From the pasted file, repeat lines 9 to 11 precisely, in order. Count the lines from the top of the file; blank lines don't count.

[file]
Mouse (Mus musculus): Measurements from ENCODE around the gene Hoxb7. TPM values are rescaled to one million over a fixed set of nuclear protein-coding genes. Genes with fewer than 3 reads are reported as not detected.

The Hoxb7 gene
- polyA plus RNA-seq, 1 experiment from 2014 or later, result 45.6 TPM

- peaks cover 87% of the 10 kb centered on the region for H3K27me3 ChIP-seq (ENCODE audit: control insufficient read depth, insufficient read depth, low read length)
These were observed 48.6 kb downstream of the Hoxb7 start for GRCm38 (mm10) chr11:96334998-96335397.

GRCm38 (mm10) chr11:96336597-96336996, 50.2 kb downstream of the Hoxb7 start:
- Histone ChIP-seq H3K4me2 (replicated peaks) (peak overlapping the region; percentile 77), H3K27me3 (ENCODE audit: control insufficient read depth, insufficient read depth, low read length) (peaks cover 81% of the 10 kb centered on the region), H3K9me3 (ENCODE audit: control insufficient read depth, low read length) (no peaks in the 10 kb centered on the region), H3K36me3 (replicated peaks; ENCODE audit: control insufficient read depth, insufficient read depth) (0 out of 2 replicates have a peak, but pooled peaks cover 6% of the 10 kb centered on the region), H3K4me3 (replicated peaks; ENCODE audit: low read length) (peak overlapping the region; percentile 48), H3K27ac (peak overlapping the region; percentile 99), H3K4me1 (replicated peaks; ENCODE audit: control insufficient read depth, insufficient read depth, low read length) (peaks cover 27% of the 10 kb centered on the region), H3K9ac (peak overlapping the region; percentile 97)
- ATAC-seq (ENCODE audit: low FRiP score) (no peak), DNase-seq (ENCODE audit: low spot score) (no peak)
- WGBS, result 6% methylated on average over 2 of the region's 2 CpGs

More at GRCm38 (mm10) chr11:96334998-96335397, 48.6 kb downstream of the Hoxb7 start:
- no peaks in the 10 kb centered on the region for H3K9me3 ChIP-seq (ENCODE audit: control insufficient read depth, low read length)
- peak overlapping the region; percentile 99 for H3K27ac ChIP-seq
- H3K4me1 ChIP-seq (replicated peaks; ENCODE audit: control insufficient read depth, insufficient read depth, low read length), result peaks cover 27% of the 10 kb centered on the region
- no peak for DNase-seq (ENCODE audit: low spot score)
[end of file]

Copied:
- WGBS, result 6% methylated on average over 2 of the region's 2 CpGs

More at GRCm38 (mm10) chr11:96334998-96335397, 48.6 kb downstream of the Hoxb7 start:
- no peaks in the 10 kb centered on the region for H3K9me3 ChIP-seq (ENCODE audit: control insufficient read depth, low read length)